And if so, what about the real culprit in much of what most ails modern public health: calories? The root cause of most diabetes and much other chronic disease is obesity, and the most indelible link between weight and food is not composition, but quantity. If sugar is poison because of the harms of excess, so too -- and then some! -- for calories. Shall we regulate the quantity of food people eat?
Even if we were to isolate sugar as public health enemy number one, its regulation would draw us into challenging subtleties. There is, of course, sugar (and fructose) in fruit, which Dr. Lustig and colleagues clearly do not mean to indict. But what about canned fruit packaged in fruit juice? Where, exactly, would the regulation start, and end? If we did succeed in making sugar in all forms the enemy, what is to prevent the food industry from making far more use of artificial sweeteners -- and what do we know about the health effects of that?
I have concerns that the bounds of sugar regulation are not clearly defined -- and would prove challenging, at best. I have greater concerns that excessive focus on any given nutrient, good or bad, invites the proverbial failure to see the forest for the trees. We have cut fat, and eaten poorly. We have cut carbs, and eaten poorly. We could now cut sugar, and still eat poorly. We have decades of dietary debacles to show we are unlikely to get to health one nutrient at a time. It is past time to start thinking about the overall nutritional quality of foods, and diet -- which are what truly matter to health outcomes. Sugar is an important component of this, to be sure -- but only a component.
Just as a preferential focus on any given nutrient may divert attention from the overall nutritional quality of foods, a preferential focus on the food supply can divert attention from the potential power of the food demand. Ultimately, food manufacturers committed to their bottom lines care about one thing above all: keeping the customer satisfied. If we empower people with readily interpretable information about nutrition, they can act on it.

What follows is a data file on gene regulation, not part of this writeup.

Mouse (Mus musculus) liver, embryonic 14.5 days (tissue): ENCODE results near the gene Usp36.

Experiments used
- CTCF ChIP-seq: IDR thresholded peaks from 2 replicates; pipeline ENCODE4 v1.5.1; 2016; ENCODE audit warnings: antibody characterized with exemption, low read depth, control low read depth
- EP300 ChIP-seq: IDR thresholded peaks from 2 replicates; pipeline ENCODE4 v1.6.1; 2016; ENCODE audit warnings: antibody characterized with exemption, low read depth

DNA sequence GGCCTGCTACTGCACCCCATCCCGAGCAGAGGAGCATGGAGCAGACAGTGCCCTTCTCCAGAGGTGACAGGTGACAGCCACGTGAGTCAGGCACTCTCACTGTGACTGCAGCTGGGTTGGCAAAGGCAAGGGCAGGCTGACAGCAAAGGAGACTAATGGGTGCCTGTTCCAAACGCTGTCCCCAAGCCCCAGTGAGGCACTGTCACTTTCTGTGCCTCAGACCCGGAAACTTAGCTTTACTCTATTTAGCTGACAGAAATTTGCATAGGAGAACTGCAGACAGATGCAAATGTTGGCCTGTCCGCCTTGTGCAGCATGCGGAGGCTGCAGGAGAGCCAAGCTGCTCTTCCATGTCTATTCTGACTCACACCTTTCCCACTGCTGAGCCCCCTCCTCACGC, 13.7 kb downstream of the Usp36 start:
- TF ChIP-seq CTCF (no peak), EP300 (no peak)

We do not need randomized trials to prove that the food demand trumps the food supply; we have seen natural experiments prove it. When the Atkins diet was wildly popular, every supermarket in the country filled up with low-carb foods, no regulation required. The challenge is to convert this latent power into a force for genuine good, by directing it at the overall quality of nutrition rather than the next nutrient preoccupation du jour.
Empowering the public to demand better nutrition -- and less sugar -- involves finding effective ways of telling people some things they never knew they never knew.
For instance, you likely know that the first item on an ingredient list is the most abundant. So, if you are concerned about your sugar intake and want some apricot jam, which is better: the one with sugar as the first ingredient, or the one with apricot as the first ingredient?
It's a trick question: they may be identical. What manufacturers do sometimes is "divide" the sugar added to a food into multiple aliases -- sucrose, corn syrup, and so on. If no ONE of these is more abundant than apricot, they can list apricot as the first ingredient. But what really matters is that added up, sugar by all these different names is, in fact, the most abundant ingredient -- just as it is in the competing jam that lists sugar first. Such practices undermine a consumer's ability to demand better, and that needs to be addressed.
We eat too much sugar; doing so conspires against our health, and needs to change. The ends are clear, the best means are less so. I worry that some good intentions could bog us down in conflict that forestalls all progress, distort the relative importance of just one nutrient relative to overall nutrition, and land us on a slippery slope headed toward unintended consequences. The sweet spot will be defined by what works in the real world to improve the quality of prevailing diets, and health.